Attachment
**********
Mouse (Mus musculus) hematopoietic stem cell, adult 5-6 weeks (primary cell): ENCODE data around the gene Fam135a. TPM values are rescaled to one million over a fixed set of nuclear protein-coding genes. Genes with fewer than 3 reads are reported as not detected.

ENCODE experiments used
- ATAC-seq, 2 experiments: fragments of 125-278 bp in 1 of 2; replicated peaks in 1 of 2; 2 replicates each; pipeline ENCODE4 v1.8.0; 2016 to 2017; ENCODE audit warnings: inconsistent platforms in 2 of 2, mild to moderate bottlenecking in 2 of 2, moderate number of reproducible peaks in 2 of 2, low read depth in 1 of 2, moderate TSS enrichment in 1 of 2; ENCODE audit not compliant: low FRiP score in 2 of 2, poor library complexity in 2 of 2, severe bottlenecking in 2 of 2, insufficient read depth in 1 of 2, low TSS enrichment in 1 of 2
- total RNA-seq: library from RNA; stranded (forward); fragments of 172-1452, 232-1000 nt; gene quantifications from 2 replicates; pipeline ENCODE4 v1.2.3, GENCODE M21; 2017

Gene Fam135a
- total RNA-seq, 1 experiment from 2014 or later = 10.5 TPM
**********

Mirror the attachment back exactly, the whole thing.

Mouse (Mus musculus) hematopoietic stem cell, adult 5-6 weeks (primary cell): ENCODE data around the gene Fam135a. TPM values are rescaled to one million over a fixed set of nuclear protein-coding genes. Genes with fewer than 3 reads are reported as not detected.

ENCODE experiments used
- ATAC-seq, 2 experiments: fragments of 125-278 bp in 1 of 2; replicated peaks in 1 of 2; 2 replicates each; pipeline ENCODE4 v1.8.0; 2016 to 2017; ENCODE audit warnings: inconsistent platforms in 2 of 2, mild to moderate bottlenecking in 2 of 2, moderate number of reproducible peaks in 2 of 2, low read depth in 1 of 2, moderate TSS enrichment in 1 of 2; ENCODE audit not compliant: low FRiP score in 2 of 2, poor library complexity in 2 of 2, severe bottlenecking in 2 of 2, insufficient read depth in 1 of 2, low TSS enrichment in 1 of 2
- total RNA-seq: library from RNA; stranded (forward); fragments of 172-1452, 232-1000 nt; gene quantifications from 2 replicates; pipeline ENCODE4 v1.2.3, GENCODE M21; 2017

Gene Fam135a
- total RNA-seq, 1 experiment from 2014 or later = 10.5 TPM